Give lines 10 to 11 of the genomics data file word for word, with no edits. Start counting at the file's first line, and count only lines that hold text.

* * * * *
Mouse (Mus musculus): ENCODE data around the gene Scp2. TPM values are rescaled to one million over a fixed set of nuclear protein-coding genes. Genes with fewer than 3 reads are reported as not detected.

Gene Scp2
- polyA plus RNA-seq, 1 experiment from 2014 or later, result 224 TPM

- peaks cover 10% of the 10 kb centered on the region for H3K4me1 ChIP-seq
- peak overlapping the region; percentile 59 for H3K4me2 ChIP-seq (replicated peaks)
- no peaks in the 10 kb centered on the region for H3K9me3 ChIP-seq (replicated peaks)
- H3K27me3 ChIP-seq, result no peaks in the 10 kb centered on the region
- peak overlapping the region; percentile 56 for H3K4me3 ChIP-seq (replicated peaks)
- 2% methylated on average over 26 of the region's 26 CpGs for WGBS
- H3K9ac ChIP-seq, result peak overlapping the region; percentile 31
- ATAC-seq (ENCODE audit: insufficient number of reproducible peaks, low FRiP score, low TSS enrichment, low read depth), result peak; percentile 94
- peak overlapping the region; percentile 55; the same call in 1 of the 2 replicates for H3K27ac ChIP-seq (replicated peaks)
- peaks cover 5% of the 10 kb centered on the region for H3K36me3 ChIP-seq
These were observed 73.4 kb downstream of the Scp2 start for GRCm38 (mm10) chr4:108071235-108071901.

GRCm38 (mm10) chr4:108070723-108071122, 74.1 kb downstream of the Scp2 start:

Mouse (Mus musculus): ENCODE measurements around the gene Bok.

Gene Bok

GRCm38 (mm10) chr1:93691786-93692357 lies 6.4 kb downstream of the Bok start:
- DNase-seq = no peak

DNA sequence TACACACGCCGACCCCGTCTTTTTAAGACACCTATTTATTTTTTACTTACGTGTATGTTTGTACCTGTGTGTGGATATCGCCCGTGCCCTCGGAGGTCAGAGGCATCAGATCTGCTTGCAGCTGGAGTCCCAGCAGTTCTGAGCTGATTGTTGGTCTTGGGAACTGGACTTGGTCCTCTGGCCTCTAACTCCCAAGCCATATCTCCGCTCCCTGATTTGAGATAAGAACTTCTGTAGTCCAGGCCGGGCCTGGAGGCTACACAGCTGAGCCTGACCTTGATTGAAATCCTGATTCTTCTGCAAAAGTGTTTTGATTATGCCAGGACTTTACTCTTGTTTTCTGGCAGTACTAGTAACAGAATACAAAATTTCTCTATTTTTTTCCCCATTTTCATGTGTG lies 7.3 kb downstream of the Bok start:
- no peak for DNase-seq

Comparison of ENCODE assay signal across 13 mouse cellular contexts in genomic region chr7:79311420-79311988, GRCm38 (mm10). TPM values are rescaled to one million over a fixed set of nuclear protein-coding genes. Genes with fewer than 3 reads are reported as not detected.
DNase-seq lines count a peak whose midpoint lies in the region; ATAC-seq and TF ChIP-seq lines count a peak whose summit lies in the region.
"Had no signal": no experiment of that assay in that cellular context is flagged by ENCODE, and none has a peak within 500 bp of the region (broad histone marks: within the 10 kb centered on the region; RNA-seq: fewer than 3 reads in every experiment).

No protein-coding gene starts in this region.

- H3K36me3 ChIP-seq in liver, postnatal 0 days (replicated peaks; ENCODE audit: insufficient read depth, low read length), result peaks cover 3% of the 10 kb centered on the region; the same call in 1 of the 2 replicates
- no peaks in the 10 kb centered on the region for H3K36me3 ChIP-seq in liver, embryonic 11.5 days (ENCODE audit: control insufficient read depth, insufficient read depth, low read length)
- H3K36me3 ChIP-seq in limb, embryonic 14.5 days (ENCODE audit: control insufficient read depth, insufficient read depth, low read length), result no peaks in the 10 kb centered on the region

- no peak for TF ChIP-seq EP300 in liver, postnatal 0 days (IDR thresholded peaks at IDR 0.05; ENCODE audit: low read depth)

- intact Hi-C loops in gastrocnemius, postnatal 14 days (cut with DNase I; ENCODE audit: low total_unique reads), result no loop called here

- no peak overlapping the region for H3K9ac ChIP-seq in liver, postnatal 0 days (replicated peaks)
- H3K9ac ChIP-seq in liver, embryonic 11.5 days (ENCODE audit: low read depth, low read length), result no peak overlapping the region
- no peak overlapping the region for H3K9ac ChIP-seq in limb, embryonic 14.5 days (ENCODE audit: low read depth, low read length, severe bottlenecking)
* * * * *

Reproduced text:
- H3K9ac ChIP-seq, result peak overlapping the region; percentile 31
- ATAC-seq (ENCODE audit: insufficient number of reproducible peaks, low FRiP score, low TSS enrichment, low read depth), result peak; percentile 94